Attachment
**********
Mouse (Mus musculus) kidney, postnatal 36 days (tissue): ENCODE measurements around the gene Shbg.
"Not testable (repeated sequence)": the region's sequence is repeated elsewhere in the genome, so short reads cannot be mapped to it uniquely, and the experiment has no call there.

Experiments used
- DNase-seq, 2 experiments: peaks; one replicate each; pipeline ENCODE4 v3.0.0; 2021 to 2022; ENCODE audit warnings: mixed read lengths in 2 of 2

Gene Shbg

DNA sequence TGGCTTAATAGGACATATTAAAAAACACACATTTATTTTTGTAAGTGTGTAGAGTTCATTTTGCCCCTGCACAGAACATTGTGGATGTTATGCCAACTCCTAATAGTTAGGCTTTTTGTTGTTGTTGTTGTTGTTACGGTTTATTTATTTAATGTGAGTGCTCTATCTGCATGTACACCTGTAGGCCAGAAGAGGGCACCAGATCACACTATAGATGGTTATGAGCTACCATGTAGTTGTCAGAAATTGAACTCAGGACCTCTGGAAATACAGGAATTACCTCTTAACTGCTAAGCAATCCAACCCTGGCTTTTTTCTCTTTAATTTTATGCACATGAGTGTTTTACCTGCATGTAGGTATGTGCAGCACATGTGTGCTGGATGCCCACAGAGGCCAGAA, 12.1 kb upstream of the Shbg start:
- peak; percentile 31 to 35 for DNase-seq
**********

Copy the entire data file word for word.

Mouse (Mus musculus) kidney, postnatal 36 days (tissue): ENCODE measurements around the gene Shbg.
"Not testable (repeated sequence)": the region's sequence is repeated elsewhere in the genome, so short reads cannot be mapped to it uniquely, and the experiment has no call there.

Experiments used
- DNase-seq, 2 experiments: peaks; one replicate each; pipeline ENCODE4 v3.0.0; 2021 to 2022; ENCODE audit warnings: mixed read lengths in 2 of 2

Gene Shbg

DNA sequence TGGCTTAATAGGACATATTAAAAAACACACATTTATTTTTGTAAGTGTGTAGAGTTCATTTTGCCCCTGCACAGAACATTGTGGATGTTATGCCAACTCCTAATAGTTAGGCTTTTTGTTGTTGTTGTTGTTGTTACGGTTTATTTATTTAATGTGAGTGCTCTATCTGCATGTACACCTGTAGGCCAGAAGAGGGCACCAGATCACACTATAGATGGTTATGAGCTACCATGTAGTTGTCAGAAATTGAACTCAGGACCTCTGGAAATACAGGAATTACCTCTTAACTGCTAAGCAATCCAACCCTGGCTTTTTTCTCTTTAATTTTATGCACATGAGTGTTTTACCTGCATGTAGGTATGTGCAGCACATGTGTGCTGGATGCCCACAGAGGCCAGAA, 12.1 kb upstream of the Shbg start:
- peak; percentile 31 to 35 for DNase-seq